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2015 Bookseller Resource Guide
Gently Mad

Texas Tornado

A&M’s Aggies Cultivate a Top Research Library By Nicholas A. Basbanes Nicholas A. BasbanesNicholas A. Basbanes recently received a National Endowment for the Humanities fellowship to work on his book on paper, which is forthcoming from Knopf. His most recent book is Editions & Impressions, a collection of essays. His other works include the acclaimed A Gentle Madness, Every Book Its Reader, Patience & Fortitude, Among the Gently Mad, and A Splendor of Letters.

Mark Catesby's Natural History of Carolina, Florida and the Bahama Islands (1731-43).
Illustration from Catesby's Natural History.
1633 first edition of John Donne's Poems.
Nicholas Basbanes (right) with A & M professor Larry Mitchell.
The 1617 Barcelona edition of Don Quixote.
First-issue copy, Walt Whitman's Leaves of Grass (1855).
The frontispiece from Leaves of Grass.

For those who may not have been paying close attention over the past 10 years or so, take my word for it: There is a major new player in the world of special collections, one that sees merit in strengthening its holdings on a sustained basis in a multitude of exciting areas while firmly establishing itself as a research center of first resort.

Numbers alone do not tell the whole story of what has been going on at Texas A&M University since the late 1990s, but they matter nonetheless as a measurement of serious intent. This past March, the university (in College Station, about 100 miles northwest of Houston) celebrated the addition of its four millionth book, an exceedingly rare copy of the 1617 Barcelona edition of Don Quixote, combining for the first time the first two parts of Cervantes’ great novel, which had been issued individually in 1605 and 1615. What makes the acquisition especially sweet is that it’s the only perfect copy held in any North American library.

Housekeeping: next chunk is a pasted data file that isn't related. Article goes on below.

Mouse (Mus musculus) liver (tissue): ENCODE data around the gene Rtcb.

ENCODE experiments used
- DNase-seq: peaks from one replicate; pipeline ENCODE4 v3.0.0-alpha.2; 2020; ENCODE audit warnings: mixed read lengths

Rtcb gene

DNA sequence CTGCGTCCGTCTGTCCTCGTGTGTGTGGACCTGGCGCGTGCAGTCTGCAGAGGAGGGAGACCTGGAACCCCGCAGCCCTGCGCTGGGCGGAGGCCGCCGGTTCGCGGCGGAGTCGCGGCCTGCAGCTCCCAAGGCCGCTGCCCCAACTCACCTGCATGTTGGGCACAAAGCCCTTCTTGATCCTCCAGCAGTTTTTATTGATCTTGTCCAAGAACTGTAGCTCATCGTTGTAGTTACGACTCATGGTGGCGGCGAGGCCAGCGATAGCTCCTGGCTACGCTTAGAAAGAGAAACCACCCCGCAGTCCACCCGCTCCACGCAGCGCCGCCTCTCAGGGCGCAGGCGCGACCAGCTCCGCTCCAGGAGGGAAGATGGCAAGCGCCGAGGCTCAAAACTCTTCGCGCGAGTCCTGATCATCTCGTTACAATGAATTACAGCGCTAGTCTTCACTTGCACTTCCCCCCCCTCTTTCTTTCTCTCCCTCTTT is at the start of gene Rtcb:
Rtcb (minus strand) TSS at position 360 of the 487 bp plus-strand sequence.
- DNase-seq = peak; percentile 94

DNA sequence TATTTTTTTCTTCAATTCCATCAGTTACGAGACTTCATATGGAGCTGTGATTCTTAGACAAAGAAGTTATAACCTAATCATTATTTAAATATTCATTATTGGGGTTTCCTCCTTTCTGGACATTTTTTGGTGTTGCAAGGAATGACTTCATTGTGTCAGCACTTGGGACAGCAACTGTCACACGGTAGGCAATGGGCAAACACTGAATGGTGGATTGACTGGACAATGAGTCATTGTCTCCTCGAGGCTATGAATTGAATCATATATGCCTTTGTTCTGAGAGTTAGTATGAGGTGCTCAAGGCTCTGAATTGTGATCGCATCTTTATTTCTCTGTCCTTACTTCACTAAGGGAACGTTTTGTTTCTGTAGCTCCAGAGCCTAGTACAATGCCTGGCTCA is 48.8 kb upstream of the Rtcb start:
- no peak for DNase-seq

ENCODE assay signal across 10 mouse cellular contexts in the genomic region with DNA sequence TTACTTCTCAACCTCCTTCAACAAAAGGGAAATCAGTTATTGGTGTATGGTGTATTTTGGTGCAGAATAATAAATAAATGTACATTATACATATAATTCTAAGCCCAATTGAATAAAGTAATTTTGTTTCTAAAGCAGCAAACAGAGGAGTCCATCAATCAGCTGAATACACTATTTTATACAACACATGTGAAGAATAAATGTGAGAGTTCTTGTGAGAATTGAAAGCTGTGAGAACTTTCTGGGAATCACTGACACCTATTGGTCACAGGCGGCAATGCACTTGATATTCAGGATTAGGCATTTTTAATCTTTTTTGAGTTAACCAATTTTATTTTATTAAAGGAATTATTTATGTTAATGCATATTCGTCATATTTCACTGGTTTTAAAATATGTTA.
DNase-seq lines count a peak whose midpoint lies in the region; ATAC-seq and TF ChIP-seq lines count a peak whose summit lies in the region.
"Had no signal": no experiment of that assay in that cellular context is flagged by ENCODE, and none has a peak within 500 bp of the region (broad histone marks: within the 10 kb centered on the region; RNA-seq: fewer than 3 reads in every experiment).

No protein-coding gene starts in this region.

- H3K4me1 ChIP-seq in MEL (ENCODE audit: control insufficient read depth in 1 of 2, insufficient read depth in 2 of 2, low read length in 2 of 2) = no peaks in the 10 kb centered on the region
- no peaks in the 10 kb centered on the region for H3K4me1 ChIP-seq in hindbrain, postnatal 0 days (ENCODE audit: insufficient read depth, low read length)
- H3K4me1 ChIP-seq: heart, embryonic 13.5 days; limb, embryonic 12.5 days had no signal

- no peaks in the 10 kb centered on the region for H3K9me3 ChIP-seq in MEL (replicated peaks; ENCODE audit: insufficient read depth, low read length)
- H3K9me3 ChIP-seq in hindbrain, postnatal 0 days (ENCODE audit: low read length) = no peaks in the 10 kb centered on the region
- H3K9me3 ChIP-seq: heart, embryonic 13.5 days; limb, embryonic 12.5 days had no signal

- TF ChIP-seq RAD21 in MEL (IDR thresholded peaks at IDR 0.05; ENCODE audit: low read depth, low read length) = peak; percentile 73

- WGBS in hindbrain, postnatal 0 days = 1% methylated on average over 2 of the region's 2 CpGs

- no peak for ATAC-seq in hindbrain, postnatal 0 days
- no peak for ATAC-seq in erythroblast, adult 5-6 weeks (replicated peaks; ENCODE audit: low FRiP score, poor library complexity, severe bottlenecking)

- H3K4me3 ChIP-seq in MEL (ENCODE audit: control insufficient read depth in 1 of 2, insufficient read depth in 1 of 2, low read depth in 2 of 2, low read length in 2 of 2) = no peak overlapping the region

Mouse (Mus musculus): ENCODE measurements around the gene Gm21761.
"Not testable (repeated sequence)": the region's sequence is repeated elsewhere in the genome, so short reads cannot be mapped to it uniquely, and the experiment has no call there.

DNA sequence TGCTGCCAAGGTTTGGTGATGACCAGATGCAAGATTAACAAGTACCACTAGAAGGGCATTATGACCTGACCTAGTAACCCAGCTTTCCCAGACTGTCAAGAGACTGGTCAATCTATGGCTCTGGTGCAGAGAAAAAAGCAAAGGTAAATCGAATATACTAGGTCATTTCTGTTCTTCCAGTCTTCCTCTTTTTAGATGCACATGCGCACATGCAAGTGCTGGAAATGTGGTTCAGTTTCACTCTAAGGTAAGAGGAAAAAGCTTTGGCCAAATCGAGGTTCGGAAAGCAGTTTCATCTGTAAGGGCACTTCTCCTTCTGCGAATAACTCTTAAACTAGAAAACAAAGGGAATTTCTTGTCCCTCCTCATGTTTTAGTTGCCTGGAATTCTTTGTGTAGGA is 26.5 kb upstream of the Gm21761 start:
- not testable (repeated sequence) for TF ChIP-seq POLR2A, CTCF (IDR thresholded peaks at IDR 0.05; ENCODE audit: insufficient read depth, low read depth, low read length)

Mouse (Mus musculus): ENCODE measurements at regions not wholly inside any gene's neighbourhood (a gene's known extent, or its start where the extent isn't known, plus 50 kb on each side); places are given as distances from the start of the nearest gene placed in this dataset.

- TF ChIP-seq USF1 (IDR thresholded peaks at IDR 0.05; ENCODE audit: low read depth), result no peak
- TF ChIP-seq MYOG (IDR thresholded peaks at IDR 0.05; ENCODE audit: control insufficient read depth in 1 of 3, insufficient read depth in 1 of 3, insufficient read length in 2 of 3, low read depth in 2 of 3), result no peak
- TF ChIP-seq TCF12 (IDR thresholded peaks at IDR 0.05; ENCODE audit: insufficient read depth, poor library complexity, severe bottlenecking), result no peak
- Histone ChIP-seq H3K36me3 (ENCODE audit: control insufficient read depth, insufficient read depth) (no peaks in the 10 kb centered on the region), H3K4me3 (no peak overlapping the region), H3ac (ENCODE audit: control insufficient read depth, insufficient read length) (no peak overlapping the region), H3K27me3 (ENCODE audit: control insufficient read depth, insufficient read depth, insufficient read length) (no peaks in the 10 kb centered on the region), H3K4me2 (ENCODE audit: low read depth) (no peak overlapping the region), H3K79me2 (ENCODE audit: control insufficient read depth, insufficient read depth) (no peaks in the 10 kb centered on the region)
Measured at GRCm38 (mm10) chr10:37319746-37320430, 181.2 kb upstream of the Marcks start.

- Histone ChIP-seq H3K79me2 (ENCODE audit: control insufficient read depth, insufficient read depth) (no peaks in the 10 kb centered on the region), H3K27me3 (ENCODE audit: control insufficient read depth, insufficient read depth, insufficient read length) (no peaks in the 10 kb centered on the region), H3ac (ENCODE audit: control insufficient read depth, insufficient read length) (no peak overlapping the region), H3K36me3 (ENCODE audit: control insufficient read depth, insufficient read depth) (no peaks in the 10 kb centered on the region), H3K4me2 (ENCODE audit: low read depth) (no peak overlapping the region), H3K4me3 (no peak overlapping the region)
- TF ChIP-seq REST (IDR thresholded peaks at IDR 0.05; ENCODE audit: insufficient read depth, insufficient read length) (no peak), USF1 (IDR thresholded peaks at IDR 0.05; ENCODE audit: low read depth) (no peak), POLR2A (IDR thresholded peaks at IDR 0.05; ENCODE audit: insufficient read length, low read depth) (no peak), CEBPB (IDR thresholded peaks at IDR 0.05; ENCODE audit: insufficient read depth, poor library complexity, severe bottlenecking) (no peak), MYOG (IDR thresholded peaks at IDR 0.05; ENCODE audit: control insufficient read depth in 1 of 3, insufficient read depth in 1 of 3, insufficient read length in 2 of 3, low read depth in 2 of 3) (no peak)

The university’s three millionth book—a first-issue copy of Walt Whitman’s Leaves of Grass (1855)—was acquired in 2004, meaning that Texas A&M did in five years what it had taken them 12 years to accomplish between 1992 and 2004: add a million books to the stacks. This remarkable rate of growth has resulted in the university’s rapid climb in the annual rankings compiled by the Association of Research Libraries over that same period from 34 to 26 in number of volumes held, and 12th among publicly funded universities.

Any suggestion that this dogged commitment to print has in some way been done at the expense of technology is rendered moot by yet another statistic: Texas A&M ranks third in the United States among all university libraries in funds expended each year on electronic research materials, surpassed only by Penn State and Columbia, apt testimony that it is not necessary to advance one area of collecting at the expense of another—though the trend in recent years at many other institutions has veered toward the marginalization of books and material objects in favor of technology.

Along with the impressive numbers it now boasts in total holdings has been the determined acquisition of rare books and special collections. Indeed, the four millionth book milestone was a dual affair, the acquisition sharing center stage with a 10th-anniversary celebration of the restoration of the Cushing Memorial Library as the university’s principal repository for special collections, highlighted by an exhibition that focused on treasures gathered during this extraordinary period of growth.

Called “A Decade of Promise,” the show—on view through September of this year, and the subject of a magnificent catalog available from the library—features magnificent materials in a striking variety of disciplines. A few of the highlights include: a 1633 first edition of John Donne’s Poems; George Catlin’s North American Indian Portfolio (1844); Mark Catesby’s Natural History of Carolina, Florida and the Bahama Islands (two volumes, 1731–43); a Kelmscott Press edition of Chaucer (1896); and a 1535 edition of Gonzalo Fernández de Oviedo’s La Historia General de las Indias. Many important archives have been added as well, along with many materials that support existing strengths.

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